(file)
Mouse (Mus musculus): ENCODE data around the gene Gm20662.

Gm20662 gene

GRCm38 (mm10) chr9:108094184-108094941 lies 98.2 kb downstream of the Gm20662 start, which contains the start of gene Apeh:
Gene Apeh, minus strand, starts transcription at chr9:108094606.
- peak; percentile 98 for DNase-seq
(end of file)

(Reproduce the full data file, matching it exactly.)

Mouse (Mus musculus): ENCODE data around the gene Gm20662.

Gm20662 gene

GRCm38 (mm10) chr9:108094184-108094941 lies 98.2 kb downstream of the Gm20662 start, which contains the start of gene Apeh:
Gene Apeh, minus strand, starts transcription at chr9:108094606.
- peak; percentile 98 for DNase-seq